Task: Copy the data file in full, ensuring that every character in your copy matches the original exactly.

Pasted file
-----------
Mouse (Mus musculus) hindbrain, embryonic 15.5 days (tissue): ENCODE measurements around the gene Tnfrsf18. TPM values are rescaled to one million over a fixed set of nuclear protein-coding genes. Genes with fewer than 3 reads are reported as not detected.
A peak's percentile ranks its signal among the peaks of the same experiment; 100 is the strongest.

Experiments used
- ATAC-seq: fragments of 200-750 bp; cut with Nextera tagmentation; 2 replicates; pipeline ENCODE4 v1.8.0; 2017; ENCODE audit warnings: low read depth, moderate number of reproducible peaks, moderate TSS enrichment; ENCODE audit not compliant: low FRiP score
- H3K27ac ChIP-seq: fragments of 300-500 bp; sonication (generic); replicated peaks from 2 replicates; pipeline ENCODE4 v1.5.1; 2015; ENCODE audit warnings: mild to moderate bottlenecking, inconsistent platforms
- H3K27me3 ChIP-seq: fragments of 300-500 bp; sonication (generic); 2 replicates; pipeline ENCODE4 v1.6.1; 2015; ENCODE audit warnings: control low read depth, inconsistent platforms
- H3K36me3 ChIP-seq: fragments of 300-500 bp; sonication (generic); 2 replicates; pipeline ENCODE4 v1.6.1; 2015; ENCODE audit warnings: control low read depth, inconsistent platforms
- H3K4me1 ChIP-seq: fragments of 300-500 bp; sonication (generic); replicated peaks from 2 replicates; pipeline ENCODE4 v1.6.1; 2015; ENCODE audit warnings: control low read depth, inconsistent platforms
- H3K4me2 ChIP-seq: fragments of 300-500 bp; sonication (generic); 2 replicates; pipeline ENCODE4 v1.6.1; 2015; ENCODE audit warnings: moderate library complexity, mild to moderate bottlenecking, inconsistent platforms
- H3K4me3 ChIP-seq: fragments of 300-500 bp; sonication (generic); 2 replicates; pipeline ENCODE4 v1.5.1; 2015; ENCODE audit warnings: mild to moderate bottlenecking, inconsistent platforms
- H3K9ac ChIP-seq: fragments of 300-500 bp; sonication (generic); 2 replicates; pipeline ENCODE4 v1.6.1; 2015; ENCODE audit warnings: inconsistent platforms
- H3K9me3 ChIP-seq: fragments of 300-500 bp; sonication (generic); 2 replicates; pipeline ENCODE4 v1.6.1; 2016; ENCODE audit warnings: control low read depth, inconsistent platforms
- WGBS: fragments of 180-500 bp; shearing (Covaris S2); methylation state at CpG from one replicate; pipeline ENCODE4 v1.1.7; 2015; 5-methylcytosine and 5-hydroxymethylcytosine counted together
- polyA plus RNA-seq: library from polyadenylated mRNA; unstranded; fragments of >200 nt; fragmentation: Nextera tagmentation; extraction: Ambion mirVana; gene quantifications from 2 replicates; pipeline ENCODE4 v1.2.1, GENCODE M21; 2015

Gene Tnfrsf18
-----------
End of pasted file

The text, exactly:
Mouse (Mus musculus) hindbrain, embryonic 15.5 days (tissue): ENCODE measurements around the gene Tnfrsf18. TPM values are rescaled to one million over a fixed set of nuclear protein-coding genes. Genes with fewer than 3 reads are reported as not detected.
A peak's percentile ranks its signal among the peaks of the same experiment; 100 is the strongest.

Experiments used
- ATAC-seq: fragments of 200-750 bp; cut with Nextera tagmentation; 2 replicates; pipeline ENCODE4 v1.8.0; 2017; ENCODE audit warnings: low read depth, moderate number of reproducible peaks, moderate TSS enrichment; ENCODE audit not compliant: low FRiP score
- H3K27ac ChIP-seq: fragments of 300-500 bp; sonication (generic); replicated peaks from 2 replicates; pipeline ENCODE4 v1.5.1; 2015; ENCODE audit warnings: mild to moderate bottlenecking, inconsistent platforms
- H3K27me3 ChIP-seq: fragments of 300-500 bp; sonication (generic); 2 replicates; pipeline ENCODE4 v1.6.1; 2015; ENCODE audit warnings: control low read depth, inconsistent platforms
- H3K36me3 ChIP-seq: fragments of 300-500 bp; sonication (generic); 2 replicates; pipeline ENCODE4 v1.6.1; 2015; ENCODE audit warnings: control low read depth, inconsistent platforms
- H3K4me1 ChIP-seq: fragments of 300-500 bp; sonication (generic); replicated peaks from 2 replicates; pipeline ENCODE4 v1.6.1; 2015; ENCODE audit warnings: control low read depth, inconsistent platforms
- H3K4me2 ChIP-seq: fragments of 300-500 bp; sonication (generic); 2 replicates; pipeline ENCODE4 v1.6.1; 2015; ENCODE audit warnings: moderate library complexity, mild to moderate bottlenecking, inconsistent platforms
- H3K4me3 ChIP-seq: fragments of 300-500 bp; sonication (generic); 2 replicates; pipeline ENCODE4 v1.5.1; 2015; ENCODE audit warnings: mild to moderate bottlenecking, inconsistent platforms
- H3K9ac ChIP-seq: fragments of 300-500 bp; sonication (generic); 2 replicates; pipeline ENCODE4 v1.6.1; 2015; ENCODE audit warnings: inconsistent platforms
- H3K9me3 ChIP-seq: fragments of 300-500 bp; sonication (generic); 2 replicates; pipeline ENCODE4 v1.6.1; 2016; ENCODE audit warnings: control low read depth, inconsistent platforms
- WGBS: fragments of 180-500 bp; shearing (Covaris S2); methylation state at CpG from one replicate; pipeline ENCODE4 v1.1.7; 2015; 5-methylcytosine and 5-hydroxymethylcytosine counted together
- polyA plus RNA-seq: library from polyadenylated mRNA; unstranded; fragments of >200 nt; fragmentation: Nextera tagmentation; extraction: Ambion mirVana; gene quantifications from 2 replicates; pipeline ENCODE4 v1.2.1, GENCODE M21; 2015

Gene Tnfrsf18